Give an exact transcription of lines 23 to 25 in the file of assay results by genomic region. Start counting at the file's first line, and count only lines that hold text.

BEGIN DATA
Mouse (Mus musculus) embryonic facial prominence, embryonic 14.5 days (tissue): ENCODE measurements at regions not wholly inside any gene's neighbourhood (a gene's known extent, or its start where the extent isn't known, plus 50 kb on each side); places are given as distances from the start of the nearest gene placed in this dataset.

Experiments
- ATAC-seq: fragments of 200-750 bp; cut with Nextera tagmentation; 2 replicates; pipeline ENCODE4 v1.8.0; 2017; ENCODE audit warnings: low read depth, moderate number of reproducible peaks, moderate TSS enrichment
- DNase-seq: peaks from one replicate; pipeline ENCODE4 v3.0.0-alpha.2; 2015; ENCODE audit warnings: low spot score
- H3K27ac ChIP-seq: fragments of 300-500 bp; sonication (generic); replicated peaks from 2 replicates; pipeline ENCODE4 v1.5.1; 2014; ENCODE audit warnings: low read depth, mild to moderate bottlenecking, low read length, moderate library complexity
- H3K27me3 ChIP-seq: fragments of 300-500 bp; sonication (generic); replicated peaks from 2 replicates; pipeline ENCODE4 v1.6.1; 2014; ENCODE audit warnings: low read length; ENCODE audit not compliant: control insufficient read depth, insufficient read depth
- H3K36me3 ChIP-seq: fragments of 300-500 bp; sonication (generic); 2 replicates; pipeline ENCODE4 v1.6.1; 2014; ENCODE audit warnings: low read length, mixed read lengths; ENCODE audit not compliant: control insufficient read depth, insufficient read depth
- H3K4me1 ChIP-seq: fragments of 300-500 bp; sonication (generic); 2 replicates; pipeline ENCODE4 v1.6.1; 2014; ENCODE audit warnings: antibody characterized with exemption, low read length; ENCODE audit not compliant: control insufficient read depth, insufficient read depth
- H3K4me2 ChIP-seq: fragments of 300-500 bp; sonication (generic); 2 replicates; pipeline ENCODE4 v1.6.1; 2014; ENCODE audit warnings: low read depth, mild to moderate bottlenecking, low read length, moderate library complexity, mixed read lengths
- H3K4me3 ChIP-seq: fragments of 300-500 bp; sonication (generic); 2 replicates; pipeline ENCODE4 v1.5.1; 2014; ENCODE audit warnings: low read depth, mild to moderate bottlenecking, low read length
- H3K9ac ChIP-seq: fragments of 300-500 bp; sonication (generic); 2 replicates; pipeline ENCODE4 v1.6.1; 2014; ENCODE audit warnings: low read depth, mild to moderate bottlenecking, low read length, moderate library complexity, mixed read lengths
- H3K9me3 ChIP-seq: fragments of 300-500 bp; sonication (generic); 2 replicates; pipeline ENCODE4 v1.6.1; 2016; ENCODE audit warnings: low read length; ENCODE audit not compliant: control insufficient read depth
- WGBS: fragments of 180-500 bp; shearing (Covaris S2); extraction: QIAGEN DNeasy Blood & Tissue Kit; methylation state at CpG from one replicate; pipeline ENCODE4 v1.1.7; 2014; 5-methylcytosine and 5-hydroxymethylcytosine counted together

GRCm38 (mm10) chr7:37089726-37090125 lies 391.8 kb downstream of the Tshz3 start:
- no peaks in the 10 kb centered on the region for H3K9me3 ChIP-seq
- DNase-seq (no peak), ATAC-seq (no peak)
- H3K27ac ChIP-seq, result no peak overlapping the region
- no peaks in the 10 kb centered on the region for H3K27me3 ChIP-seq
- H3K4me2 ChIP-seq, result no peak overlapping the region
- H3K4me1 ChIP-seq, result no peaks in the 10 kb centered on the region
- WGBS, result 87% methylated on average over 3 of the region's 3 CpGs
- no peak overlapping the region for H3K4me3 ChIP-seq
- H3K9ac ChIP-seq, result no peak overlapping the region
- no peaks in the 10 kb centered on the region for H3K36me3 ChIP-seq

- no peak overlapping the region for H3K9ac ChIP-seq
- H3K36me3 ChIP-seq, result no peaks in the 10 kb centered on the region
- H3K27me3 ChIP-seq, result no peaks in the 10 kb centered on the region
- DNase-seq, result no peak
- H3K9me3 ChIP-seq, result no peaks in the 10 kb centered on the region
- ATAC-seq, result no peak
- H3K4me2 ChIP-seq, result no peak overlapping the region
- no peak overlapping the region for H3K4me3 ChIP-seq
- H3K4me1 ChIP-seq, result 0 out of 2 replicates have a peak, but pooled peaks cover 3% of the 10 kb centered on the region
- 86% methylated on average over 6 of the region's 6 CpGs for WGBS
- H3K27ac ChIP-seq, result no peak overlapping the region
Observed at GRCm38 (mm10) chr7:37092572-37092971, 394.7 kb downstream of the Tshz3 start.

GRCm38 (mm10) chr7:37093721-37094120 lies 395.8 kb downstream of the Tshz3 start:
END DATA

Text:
- H3K9ac ChIP-seq, result no peak overlapping the region
- no peaks in the 10 kb centered on the region for H3K36me3 ChIP-seq

- no peak overlapping the region for H3K9ac ChIP-seq